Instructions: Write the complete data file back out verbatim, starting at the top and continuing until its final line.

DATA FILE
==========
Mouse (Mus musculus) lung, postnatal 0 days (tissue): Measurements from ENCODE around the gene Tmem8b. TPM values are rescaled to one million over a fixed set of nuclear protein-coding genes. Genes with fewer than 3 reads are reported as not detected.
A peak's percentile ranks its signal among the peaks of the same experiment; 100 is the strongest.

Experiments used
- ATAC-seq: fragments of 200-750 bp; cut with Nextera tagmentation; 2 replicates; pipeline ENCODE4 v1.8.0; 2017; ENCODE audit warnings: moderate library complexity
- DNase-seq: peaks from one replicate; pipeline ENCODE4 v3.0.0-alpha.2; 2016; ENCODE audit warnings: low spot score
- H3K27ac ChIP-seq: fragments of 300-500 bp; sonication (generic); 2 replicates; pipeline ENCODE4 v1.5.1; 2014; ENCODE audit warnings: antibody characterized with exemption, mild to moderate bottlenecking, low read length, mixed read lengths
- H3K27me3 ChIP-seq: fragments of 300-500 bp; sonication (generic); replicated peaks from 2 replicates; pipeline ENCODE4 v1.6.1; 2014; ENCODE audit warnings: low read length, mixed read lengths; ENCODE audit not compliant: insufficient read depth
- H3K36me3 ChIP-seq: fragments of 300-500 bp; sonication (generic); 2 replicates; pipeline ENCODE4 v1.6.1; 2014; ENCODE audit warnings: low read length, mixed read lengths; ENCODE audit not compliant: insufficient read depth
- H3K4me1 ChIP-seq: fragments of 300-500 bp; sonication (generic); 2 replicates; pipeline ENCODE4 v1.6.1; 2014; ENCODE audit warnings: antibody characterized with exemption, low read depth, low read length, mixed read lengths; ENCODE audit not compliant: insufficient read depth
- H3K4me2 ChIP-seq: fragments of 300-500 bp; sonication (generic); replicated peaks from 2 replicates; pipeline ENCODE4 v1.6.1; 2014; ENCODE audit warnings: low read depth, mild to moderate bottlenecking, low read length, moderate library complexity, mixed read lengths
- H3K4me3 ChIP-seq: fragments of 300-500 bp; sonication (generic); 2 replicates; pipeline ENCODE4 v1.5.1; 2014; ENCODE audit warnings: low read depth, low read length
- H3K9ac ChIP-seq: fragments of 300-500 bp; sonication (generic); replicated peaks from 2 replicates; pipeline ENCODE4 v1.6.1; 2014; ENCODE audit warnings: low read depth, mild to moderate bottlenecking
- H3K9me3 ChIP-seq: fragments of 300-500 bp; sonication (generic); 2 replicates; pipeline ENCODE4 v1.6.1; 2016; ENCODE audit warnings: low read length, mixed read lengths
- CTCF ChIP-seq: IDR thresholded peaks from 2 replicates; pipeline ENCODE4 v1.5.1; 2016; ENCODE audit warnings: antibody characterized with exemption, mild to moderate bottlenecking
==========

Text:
Mouse (Mus musculus) lung, postnatal 0 days (tissue): Measurements from ENCODE around the gene Tmem8b. TPM values are rescaled to one million over a fixed set of nuclear protein-coding genes. Genes with fewer than 3 reads are reported as not detected.
A peak's percentile ranks its signal among the peaks of the same experiment; 100 is the strongest.

Experiments used
- ATAC-seq: fragments of 200-750 bp; cut with Nextera tagmentation; 2 replicates; pipeline ENCODE4 v1.8.0; 2017; ENCODE audit warnings: moderate library complexity
- DNase-seq: peaks from one replicate; pipeline ENCODE4 v3.0.0-alpha.2; 2016; ENCODE audit warnings: low spot score
- H3K27ac ChIP-seq: fragments of 300-500 bp; sonication (generic); 2 replicates; pipeline ENCODE4 v1.5.1; 2014; ENCODE audit warnings: antibody characterized with exemption, mild to moderate bottlenecking, low read length, mixed read lengths
- H3K27me3 ChIP-seq: fragments of 300-500 bp; sonication (generic); replicated peaks from 2 replicates; pipeline ENCODE4 v1.6.1; 2014; ENCODE audit warnings: low read length, mixed read lengths; ENCODE audit not compliant: insufficient read depth
- H3K36me3 ChIP-seq: fragments of 300-500 bp; sonication (generic); 2 replicates; pipeline ENCODE4 v1.6.1; 2014; ENCODE audit warnings: low read length, mixed read lengths; ENCODE audit not compliant: insufficient read depth
- H3K4me1 ChIP-seq: fragments of 300-500 bp; sonication (generic); 2 replicates; pipeline ENCODE4 v1.6.1; 2014; ENCODE audit warnings: antibody characterized with exemption, low read depth, low read length, mixed read lengths; ENCODE audit not compliant: insufficient read depth
- H3K4me2 ChIP-seq: fragments of 300-500 bp; sonication (generic); replicated peaks from 2 replicates; pipeline ENCODE4 v1.6.1; 2014; ENCODE audit warnings: low read depth, mild to moderate bottlenecking, low read length, moderate library complexity, mixed read lengths
- H3K4me3 ChIP-seq: fragments of 300-500 bp; sonication (generic); 2 replicates; pipeline ENCODE4 v1.5.1; 2014; ENCODE audit warnings: low read depth, low read length
- H3K9ac ChIP-seq: fragments of 300-500 bp; sonication (generic); replicated peaks from 2 replicates; pipeline ENCODE4 v1.6.1; 2014; ENCODE audit warnings: low read depth, mild to moderate bottlenecking
- H3K9me3 ChIP-seq: fragments of 300-500 bp; sonication (generic); 2 replicates; pipeline ENCODE4 v1.6.1; 2016; ENCODE audit warnings: low read length, mixed read lengths
- CTCF ChIP-seq: IDR thresholded peaks from 2 replicates; pipeline ENCODE4 v1.5.1; 2016; ENCODE audit warnings: antibody characterized with exemption, mild to moderate bottlenecking